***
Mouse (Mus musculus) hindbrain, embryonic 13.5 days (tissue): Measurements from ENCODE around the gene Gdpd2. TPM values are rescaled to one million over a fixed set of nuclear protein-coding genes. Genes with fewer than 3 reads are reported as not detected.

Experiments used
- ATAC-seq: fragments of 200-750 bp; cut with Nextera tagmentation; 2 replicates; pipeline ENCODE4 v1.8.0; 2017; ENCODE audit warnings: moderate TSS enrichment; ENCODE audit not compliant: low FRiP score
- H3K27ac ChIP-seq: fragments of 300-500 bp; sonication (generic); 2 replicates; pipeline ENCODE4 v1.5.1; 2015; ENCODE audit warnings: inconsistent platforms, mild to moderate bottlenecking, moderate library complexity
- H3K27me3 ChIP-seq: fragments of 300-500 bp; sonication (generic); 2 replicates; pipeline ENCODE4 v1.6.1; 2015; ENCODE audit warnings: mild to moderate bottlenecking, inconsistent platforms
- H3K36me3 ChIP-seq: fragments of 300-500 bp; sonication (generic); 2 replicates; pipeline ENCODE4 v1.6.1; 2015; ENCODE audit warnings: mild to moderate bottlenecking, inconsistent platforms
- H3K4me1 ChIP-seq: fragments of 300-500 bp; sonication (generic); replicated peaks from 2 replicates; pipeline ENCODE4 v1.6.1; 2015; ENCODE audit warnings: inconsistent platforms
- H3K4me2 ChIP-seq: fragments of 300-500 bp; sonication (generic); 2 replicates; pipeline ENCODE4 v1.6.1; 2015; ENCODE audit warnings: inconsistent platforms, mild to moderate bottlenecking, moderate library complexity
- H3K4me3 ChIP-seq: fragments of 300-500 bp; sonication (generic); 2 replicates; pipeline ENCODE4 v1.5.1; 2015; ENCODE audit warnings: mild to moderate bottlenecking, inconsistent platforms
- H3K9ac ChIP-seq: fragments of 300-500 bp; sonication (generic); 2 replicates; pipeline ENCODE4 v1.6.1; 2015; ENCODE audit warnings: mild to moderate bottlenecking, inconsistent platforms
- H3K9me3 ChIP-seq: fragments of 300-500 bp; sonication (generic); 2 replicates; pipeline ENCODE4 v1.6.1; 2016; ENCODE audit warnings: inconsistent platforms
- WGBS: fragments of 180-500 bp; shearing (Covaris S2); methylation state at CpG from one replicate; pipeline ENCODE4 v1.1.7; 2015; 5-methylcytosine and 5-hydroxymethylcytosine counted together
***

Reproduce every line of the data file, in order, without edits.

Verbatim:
Mouse (Mus musculus) hindbrain, embryonic 13.5 days (tissue): Measurements from ENCODE around the gene Gdpd2. TPM values are rescaled to one million over a fixed set of nuclear protein-coding genes. Genes with fewer than 3 reads are reported as not detected.

Experiments used
- ATAC-seq: fragments of 200-750 bp; cut with Nextera tagmentation; 2 replicates; pipeline ENCODE4 v1.8.0; 2017; ENCODE audit warnings: moderate TSS enrichment; ENCODE audit not compliant: low FRiP score
- H3K27ac ChIP-seq: fragments of 300-500 bp; sonication (generic); 2 replicates; pipeline ENCODE4 v1.5.1; 2015; ENCODE audit warnings: inconsistent platforms, mild to moderate bottlenecking, moderate library complexity
- H3K27me3 ChIP-seq: fragments of 300-500 bp; sonication (generic); 2 replicates; pipeline ENCODE4 v1.6.1; 2015; ENCODE audit warnings: mild to moderate bottlenecking, inconsistent platforms
- H3K36me3 ChIP-seq: fragments of 300-500 bp; sonication (generic); 2 replicates; pipeline ENCODE4 v1.6.1; 2015; ENCODE audit warnings: mild to moderate bottlenecking, inconsistent platforms
- H3K4me1 ChIP-seq: fragments of 300-500 bp; sonication (generic); replicated peaks from 2 replicates; pipeline ENCODE4 v1.6.1; 2015; ENCODE audit warnings: inconsistent platforms
- H3K4me2 ChIP-seq: fragments of 300-500 bp; sonication (generic); 2 replicates; pipeline ENCODE4 v1.6.1; 2015; ENCODE audit warnings: inconsistent platforms, mild to moderate bottlenecking, moderate library complexity
- H3K4me3 ChIP-seq: fragments of 300-500 bp; sonication (generic); 2 replicates; pipeline ENCODE4 v1.5.1; 2015; ENCODE audit warnings: mild to moderate bottlenecking, inconsistent platforms
- H3K9ac ChIP-seq: fragments of 300-500 bp; sonication (generic); 2 replicates; pipeline ENCODE4 v1.6.1; 2015; ENCODE audit warnings: mild to moderate bottlenecking, inconsistent platforms
- H3K9me3 ChIP-seq: fragments of 300-500 bp; sonication (generic); 2 replicates; pipeline ENCODE4 v1.6.1; 2016; ENCODE audit warnings: inconsistent platforms
- WGBS: fragments of 180-500 bp; shearing (Covaris S2); methylation state at CpG from one replicate; pipeline ENCODE4 v1.1.7; 2015; 5-methylcytosine and 5-hydroxymethylcytosine counted together